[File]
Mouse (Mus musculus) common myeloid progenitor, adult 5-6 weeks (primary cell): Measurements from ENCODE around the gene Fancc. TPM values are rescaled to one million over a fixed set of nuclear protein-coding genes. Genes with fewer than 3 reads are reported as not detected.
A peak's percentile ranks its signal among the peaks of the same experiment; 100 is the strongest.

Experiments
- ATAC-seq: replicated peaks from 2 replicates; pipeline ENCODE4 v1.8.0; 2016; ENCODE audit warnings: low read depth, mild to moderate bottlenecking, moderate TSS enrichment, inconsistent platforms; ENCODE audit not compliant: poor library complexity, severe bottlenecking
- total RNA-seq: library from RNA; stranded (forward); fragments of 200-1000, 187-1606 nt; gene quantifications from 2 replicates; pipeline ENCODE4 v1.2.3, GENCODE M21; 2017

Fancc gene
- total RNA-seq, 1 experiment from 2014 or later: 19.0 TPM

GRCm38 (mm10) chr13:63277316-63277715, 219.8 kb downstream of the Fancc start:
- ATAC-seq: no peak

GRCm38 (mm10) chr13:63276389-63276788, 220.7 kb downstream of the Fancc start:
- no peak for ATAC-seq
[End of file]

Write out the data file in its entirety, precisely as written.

Mouse (Mus musculus) common myeloid progenitor, adult 5-6 weeks (primary cell): Measurements from ENCODE around the gene Fancc. TPM values are rescaled to one million over a fixed set of nuclear protein-coding genes. Genes with fewer than 3 reads are reported as not detected.
A peak's percentile ranks its signal among the peaks of the same experiment; 100 is the strongest.

Experiments
- ATAC-seq: replicated peaks from 2 replicates; pipeline ENCODE4 v1.8.0; 2016; ENCODE audit warnings: low read depth, mild to moderate bottlenecking, moderate TSS enrichment, inconsistent platforms; ENCODE audit not compliant: poor library complexity, severe bottlenecking
- total RNA-seq: library from RNA; stranded (forward); fragments of 200-1000, 187-1606 nt; gene quantifications from 2 replicates; pipeline ENCODE4 v1.2.3, GENCODE M21; 2017

Fancc gene
- total RNA-seq, 1 experiment from 2014 or later: 19.0 TPM

GRCm38 (mm10) chr13:63277316-63277715, 219.8 kb downstream of the Fancc start:
- ATAC-seq: no peak

GRCm38 (mm10) chr13:63276389-63276788, 220.7 kb downstream of the Fancc start:
- no peak for ATAC-seq